Why My Definition of Sex Doesn’t Include Orgasm

Sid on Sex: Why My Definition of “Sex” Doesn’t Include Orgasm
Photo by Tatum Mangus

Sid Azmi is the owner of Please New York, an educated pleasure shop in Brooklyn. Her column “Sid on Sex” explores her ongoing entrepreneurial and personal journey, as well as the daily revelations gained helping all kinds of women lead satisfying, joyful sex lives.

 
“There is no pressure in frolicking—you are already getting what you want.”
 

When I think of sex, I think of the word “frolicking.” Frolicking simply means being playful with your partner. There are no standards to uphold: you are no longer attached to the goal of orgasm. You are enthralled by the moment. Your physical intimacy with your partner is fueled by a symbiotic sexual energy—his or her pleasure is yours. There is no pressure in frolicking—you are already getting what you want.

So how does frolicking compare to our standard definition of sex? The usual definition that comes to mind is, sex is the physical activity that centers around our erotic body parts and follows this formula: the introduction (foreplay), the main act (fucking—external stimulation with or without penetration), and the grand finale (orgasm). The simplicity of this definition makes sex manageable, as we exist in a society where conversations about sex are taboo. So even if you are not able to guess your partner’s preferences during sex, and are too paralyzed with shame to ever ask them, you can still get “sex” done.

Frolicking is quite the opposite. Frolicking is fluid—your sexual experience evolves as the activity unfolds. Frolicking is focused on the person, not their genitals; on pleasure, not orgasm. Frolicking is being adaptive at all times and adhering to no expectations.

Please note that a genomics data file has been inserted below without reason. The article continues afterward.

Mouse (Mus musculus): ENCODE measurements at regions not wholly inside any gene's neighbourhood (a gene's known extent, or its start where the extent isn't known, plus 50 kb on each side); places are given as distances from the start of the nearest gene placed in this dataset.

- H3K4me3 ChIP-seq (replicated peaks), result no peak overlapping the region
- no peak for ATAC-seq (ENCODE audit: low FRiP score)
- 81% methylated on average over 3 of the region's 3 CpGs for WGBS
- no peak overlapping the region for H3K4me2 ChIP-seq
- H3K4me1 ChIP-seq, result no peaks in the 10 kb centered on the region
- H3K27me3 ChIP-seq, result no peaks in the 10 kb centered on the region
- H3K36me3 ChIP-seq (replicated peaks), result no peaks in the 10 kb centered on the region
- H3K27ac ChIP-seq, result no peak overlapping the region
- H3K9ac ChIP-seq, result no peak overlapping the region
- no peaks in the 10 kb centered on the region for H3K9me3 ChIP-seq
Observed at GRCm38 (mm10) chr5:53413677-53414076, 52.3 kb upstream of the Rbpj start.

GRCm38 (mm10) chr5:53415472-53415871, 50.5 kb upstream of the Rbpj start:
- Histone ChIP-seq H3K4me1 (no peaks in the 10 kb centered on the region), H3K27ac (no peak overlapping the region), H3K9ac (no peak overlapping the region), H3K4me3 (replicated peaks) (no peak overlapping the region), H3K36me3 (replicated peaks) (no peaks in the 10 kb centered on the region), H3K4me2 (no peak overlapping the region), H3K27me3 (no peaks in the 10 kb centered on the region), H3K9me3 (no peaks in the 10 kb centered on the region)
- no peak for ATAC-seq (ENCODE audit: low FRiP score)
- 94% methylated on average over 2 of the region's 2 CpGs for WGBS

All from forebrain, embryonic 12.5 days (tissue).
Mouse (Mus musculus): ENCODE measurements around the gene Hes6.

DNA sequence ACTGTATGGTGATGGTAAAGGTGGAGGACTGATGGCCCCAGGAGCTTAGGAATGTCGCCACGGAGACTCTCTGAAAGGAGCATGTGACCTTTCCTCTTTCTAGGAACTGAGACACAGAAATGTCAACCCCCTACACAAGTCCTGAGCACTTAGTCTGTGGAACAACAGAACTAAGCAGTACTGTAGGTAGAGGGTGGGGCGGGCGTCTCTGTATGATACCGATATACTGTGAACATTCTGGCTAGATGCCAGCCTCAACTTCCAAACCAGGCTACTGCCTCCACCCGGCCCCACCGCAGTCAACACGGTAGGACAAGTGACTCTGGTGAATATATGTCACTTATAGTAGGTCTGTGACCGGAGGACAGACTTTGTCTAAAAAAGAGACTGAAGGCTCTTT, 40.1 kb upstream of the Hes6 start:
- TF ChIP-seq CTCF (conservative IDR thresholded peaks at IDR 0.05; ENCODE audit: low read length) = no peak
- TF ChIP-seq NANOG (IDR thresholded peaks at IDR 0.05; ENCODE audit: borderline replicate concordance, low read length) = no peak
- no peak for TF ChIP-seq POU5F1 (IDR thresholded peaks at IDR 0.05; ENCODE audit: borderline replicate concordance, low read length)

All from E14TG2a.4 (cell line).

“The more fluid our definition of sex, the more opportunities we can create for ourselves to experience pleasure and deepen intimacy with our partners.”
 

The standard definition of sex will work for as long as your mind and body are able to turn on readily to sex. But can it hold against the changes that occur throughout life? Changes that our bodies go through due to aging, illness, and/or disabilities? Changes that affect our psychology, such as shifts in relationship dynamics, professional ups and downs, and financial woes? With these physical stressors on our bodies and emotional challenges on our minds, getting to the “finish line” can become distressingly hard. In my diverse interactions with countless people at Please and in my work in healthcare, I have found time and time again that the standard formula for sex is not resilient against life itself, and that it severely limits sexual possibilities.

Hence why we need to broaden our definitions of sex now. We need to embrace that the way we have sex is affected by circumstances outside of the bedroom. Our desire and ability to have sex reflects what our bodies are capable of and the readiness of our psyches at that particular moment in time. The more fluid our definition of sex, the more opportunities we can create for ourselves to experience pleasure and deepen intimacy with our partners.

If we can accept that there is no set standard for pleasure, we can let go of the idea of “good” versus “bad” sex. What if sex were simply being tender? What if we mutually masturbated one another, or just engaged in physical acts that felt kind and cheeky? What my fucking you meant stroking you mentally, or just holding each other in silence? The more we can let go of the fixed idea that sex starts with an erection and a wet vagina, the more pleasure we can give and receive.

This is why frolicking—my definition of sex—works for me. When I am frolicking, my spirit is kind and playful, my thoughts are present in the moment, my heart is open and free, my words are affectionate and validating, my body is warm and eager. I am uninhibited yet mindful. I am indulgently deliberate. My partner’s pleasure is continuous, without beginning, middle, or end, and it keeps fueling mine. Right now, this second, is my favorite moment. Everything else is a surprise.

Also read: Sid on Sex: Empower People to Own Their Pleasure.

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